Friday, October 24, 2014

Swiss Chard Tart with Ham and Manchego

Crispy shaved ham and Manchego cheese add flavor and texture to a pile ol' pile of Swiss chard from the Community Supported Agriculture (CSA) farm share.

I am having Greens-induced Kitchen Paralysis. I've been unusually busy both weeknights and weekends, and consequently neither my brain nor my fingers are actively working to use the greens in the farm share.  And in my family--using the greens requires active work! After picking up the share this week, when I tried to stuff yet another bag of salad mix into my overloaded fridge, I realized something had to give.

Here's just the greens in my fridge this week (an accumulation of up to 3 weeks worth from our farm share). Not shown are 2 cabbages, a small mountain of kohlrabi, turnips, radishes peppers, leeks and carrots which have overflowed the crispers. The Strategic Winter Squash Reserve is happily hanging out in the basement, waiting until I can deal with it. [As is the laundry, not so much the dogs.]
Shown are up to 3 weeks of greens from the farm share: a head of lettuce, 2½ bags of salad greens, 2 big bunches of dill, a bag of spinach, a bag of tatsoi, and the bane of my existence--2 giant bags of mustard greens.
Often there is an item from the farm share that stumps me--and causes the creative juices in my brain to grind to a halt. When this happens, like a log jamming up the flow of a stream, I may or may not be able to use up the rest of the perishables while pondering what to do with the lone difficult item. Currently I'm stumped by mustard greens and kohlrabi and beets and radishes, and I am finding it exponentially harder to keep up with the other items that I can usually use without thought.

I've been a canning fool lately--making hot pepper jelly and cranberry salsa to use up the glut of hot peppers. I announce the pings on my FB page, if you'd like to follow along. [Since I had the pot out, I whipped up a batch of kohlrabi pickles with a giant kohlrabi. I'll do a taste test in 3 weeks, and if the recipes are good they will probably appear on the blog next Spring when kohlrabi season resumes.] I've been roasting and freezing tomatoes, and chopping and freezing peppers. But the vegetables keep on coming.

This recipe came about from a previous bout of Greens Paralysis. We happened to be home for lunch on a Saturday and I had no bread for sandwiches nor meat thawed and it was chilly enough I didn't want a salad.  And we'd had eggs for breakfast. Thank goodness for a roll of pie crust in the freezer--I threw everything together and hoped for the best. The kids had seconds--so yeah, this one worked.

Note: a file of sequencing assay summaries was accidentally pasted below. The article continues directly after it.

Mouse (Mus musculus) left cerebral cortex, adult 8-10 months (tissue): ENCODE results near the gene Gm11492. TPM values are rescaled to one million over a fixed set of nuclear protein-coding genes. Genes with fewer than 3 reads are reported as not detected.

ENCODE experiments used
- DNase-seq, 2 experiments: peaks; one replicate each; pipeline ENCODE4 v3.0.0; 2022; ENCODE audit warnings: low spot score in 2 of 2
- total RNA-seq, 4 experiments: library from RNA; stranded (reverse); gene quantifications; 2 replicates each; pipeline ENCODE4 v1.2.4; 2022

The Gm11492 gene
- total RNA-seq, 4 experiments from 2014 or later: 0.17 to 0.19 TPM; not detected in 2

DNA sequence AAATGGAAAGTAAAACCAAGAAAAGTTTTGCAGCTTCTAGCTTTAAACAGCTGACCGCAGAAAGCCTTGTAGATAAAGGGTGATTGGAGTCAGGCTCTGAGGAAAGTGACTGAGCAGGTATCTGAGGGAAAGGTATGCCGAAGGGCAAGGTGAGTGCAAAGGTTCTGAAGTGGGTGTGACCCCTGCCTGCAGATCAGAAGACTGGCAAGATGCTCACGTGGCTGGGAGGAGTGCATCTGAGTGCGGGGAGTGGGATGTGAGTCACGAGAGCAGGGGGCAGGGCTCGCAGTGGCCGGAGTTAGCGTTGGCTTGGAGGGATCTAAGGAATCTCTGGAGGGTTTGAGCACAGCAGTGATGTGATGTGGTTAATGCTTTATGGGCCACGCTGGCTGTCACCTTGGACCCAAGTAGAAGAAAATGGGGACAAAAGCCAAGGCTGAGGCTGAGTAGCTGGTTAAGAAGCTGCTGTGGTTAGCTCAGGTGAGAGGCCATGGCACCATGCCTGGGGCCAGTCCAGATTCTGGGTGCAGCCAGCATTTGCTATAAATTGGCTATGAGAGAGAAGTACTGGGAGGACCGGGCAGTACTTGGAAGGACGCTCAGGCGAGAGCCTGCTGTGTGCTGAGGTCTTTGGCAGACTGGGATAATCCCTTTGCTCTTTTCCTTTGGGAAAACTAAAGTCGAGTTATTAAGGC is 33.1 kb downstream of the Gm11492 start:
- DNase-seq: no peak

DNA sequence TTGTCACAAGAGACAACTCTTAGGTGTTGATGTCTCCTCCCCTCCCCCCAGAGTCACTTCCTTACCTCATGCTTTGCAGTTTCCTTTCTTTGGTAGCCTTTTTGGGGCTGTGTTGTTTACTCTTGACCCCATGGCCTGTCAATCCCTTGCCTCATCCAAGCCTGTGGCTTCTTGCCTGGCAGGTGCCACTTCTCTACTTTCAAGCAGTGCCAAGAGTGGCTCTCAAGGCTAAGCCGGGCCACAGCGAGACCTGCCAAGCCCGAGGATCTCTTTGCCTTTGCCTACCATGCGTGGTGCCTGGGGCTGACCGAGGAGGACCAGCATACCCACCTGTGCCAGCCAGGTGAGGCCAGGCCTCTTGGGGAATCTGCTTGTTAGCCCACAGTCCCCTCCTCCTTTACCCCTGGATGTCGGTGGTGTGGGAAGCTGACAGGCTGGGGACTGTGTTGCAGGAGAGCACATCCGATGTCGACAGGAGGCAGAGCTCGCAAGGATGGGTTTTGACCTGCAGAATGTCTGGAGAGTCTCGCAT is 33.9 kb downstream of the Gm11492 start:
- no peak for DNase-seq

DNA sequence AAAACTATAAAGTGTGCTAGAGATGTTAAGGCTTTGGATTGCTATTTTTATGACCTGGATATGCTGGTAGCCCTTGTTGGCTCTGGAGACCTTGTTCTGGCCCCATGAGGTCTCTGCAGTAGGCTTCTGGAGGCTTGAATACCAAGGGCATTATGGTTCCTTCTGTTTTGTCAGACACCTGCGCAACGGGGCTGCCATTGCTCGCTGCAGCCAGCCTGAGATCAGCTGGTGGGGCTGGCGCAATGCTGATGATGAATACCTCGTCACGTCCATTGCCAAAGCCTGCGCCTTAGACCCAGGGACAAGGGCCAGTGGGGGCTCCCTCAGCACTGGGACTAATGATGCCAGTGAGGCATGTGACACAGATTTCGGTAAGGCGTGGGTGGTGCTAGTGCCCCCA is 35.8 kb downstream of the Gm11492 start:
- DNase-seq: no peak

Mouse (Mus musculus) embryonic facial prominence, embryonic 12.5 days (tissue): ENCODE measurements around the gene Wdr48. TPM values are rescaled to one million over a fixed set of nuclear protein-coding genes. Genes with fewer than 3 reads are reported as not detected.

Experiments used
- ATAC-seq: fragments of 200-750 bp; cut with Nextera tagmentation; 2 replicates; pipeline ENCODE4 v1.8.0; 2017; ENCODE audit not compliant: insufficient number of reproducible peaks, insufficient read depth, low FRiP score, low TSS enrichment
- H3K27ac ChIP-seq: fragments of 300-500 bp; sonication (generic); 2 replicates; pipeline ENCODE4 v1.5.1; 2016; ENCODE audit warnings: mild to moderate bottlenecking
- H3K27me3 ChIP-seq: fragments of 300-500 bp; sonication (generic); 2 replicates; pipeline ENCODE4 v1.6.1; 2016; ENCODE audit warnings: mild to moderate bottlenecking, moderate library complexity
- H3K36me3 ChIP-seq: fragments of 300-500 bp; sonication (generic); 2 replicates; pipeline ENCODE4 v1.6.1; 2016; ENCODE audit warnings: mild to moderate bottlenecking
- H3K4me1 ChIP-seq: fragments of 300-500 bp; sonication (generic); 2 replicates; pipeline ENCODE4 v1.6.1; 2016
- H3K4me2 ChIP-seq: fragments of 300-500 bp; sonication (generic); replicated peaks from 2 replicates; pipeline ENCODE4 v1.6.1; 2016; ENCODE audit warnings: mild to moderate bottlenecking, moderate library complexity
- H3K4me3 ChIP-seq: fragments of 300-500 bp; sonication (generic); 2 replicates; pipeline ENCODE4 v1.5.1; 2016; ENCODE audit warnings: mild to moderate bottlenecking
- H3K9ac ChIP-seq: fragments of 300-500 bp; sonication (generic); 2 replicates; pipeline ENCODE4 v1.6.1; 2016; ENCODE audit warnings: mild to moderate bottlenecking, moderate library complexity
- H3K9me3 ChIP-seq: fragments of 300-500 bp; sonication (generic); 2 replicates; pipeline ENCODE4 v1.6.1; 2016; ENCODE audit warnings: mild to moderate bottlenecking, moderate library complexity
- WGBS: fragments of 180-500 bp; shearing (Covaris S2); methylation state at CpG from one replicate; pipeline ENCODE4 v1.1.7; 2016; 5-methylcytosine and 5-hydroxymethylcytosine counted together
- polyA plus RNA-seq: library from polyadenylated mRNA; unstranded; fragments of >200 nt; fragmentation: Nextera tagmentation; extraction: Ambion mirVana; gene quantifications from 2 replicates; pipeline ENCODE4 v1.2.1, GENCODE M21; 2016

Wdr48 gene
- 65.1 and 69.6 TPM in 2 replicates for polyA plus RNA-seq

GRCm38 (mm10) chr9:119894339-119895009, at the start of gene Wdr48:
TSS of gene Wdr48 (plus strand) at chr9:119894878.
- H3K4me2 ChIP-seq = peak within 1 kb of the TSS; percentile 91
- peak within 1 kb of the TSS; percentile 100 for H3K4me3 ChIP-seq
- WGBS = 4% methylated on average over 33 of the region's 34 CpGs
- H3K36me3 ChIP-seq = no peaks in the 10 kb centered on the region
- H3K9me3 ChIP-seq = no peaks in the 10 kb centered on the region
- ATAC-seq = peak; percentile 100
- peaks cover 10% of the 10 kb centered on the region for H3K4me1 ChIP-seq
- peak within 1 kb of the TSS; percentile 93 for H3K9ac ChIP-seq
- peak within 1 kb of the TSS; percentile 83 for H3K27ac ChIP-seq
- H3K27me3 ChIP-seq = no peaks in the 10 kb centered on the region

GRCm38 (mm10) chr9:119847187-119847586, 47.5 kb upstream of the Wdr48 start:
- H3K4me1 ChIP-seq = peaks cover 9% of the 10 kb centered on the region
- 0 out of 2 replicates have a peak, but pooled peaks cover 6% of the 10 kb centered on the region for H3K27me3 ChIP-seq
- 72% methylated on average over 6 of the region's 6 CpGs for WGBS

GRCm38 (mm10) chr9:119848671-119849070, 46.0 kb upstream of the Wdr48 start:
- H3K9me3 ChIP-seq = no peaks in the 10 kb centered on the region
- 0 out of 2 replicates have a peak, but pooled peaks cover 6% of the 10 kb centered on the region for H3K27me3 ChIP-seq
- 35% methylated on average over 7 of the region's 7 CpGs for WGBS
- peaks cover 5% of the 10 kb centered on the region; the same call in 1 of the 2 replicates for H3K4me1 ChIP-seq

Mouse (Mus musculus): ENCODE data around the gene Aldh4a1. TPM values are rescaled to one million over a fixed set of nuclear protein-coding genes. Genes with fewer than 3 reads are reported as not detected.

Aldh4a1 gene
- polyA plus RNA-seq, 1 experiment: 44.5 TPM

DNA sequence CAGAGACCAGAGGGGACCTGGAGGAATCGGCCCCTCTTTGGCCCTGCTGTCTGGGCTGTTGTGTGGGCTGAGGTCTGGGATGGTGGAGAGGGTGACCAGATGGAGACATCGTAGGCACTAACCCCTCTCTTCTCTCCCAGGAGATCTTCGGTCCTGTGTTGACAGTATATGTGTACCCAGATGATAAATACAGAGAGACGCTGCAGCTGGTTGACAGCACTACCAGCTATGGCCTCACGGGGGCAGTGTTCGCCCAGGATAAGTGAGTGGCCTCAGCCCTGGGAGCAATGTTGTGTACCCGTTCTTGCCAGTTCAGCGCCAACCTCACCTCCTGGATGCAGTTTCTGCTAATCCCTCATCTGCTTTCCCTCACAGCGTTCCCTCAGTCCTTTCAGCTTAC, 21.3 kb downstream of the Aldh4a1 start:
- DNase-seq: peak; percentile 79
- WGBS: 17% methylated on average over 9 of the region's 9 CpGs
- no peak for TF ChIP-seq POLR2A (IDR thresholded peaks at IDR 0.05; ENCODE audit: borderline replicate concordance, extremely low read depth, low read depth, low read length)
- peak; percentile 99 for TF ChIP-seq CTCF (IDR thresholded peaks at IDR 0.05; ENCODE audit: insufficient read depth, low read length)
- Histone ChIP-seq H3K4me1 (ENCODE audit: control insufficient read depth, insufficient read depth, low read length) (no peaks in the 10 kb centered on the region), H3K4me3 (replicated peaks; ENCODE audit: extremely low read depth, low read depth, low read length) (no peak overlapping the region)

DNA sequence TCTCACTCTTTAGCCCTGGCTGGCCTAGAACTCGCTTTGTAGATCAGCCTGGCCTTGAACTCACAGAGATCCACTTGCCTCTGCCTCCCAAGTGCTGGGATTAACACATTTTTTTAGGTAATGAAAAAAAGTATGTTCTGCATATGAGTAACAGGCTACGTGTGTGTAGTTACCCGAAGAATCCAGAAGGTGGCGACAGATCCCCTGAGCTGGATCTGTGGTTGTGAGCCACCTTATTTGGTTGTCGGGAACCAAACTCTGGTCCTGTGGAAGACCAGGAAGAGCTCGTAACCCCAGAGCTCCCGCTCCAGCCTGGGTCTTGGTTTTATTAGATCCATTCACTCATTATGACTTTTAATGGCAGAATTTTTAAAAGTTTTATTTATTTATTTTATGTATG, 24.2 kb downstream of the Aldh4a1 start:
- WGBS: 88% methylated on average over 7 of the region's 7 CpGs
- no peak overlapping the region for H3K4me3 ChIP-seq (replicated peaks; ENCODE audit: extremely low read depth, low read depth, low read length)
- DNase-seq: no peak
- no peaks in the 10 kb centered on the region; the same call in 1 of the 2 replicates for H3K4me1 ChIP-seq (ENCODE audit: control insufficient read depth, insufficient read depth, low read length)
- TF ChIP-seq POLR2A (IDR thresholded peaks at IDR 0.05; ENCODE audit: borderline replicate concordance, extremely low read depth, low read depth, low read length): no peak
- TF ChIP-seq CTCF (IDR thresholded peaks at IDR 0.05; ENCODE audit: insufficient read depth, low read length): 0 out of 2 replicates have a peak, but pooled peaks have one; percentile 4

For other recipes using Swiss Chard, please check out my Swiss Chard Recipe Collection.

Wednesday, October 22, 2014

Tropical Curried Acorn Squash Soup

A warming winter squash soup spiced with curry, sweetened with banana, and luscious with coconut milk. This soup could be vegetarian depending on your stock choice.

On a quest to add vegetables to as many recipes as I can--to utilize the produce from the Community Supported Agriculture (CSA) farm share before it spoils--I end up cooking most every day. That often means that we have a variety of leftovers available. Sometimes, making a simple dish like this soup is a great way to dress up a dinner of leftovers.

If you've read this blog before [thank you!] you may have . . . um, not exactly heard but how 'bout heard inside your head . . . me talk about how I put up carrot peels, celery leaves, onion skins etc into Soup Packs (link to my Frugal Eco Farm Fresh Feasting post). I've shared recipes for how I make Chicken Stock, Beef Stock, and Vegetable Stock. I've also shared how I put up pumpkin puree. Hey, guess what? Putting up acorn squash is no different!

When I have the oven on--and I am thinking on all cylinders--I will roast an extra squash and save the puree for another use. If I've got a jar of stock, a container of roasted squash puree, and a ripe banana in the freezer this soup almost makes itself. I just need to chop and sauté an onion [but I'm teaching my son to master onion chopping, so I didn't even do that step].

I know it may seem strange to use banana in a savory recipe, even though I've done it before in my Ham and Banana Pizza. I've also combined squash and banana in muffins--which will appear sometime this Fall on a coming Muffin Monday--but this is not as sweet of a soup as those muffins.  This is a savory soup with a hint of sweetness and a nice amount of spice. With an immersion blender this comes together quickly and makes a nice, warm, first course for a cold weather meal.

For other recipes using acorn squash, please check out my Acorn Squash Recipe Collection. For other recipes using ripe bananas, please check out my Banana Recipe Collection.

Monday, October 20, 2014

Cranberry, Chicken, Spinach and Leek Enchiladas

Leeks and frost-kissed farm share spinach, sautéed with chicken and cranberry salsa in a creamy enchilada, topped with spicy salsa verde.

Too early to break out the cranberry salsa? It pairs so nicely with salsa verde I couldn't resist. I'm tempted to try and make some of my own this year, since our farm share--and my spouse's coworkers--have provided so many hot peppers.  I've put up salsa twice, and have just enough ripe tomatoes left to put up a third batch.  In the mean time I put up a batch of hot pepper jelly as well--then promptly gave most of it away.  Between the canning and the freezing I'm trying to keep up with the supply of vegetables that I'll feed the family during winter. [I feel like the Ant, though I really want to lie down and read my book like the Grasshopper--so I'm going to keep it short and sweet and go do just that.]

Want more enchilada recipes? Try my Clickable Collage. More recipes using spinach? Here's the Spinach Recipes Collection. More recipes using Leeks? Try this collection. More recipes using Cranberries, in various permutations? Look here.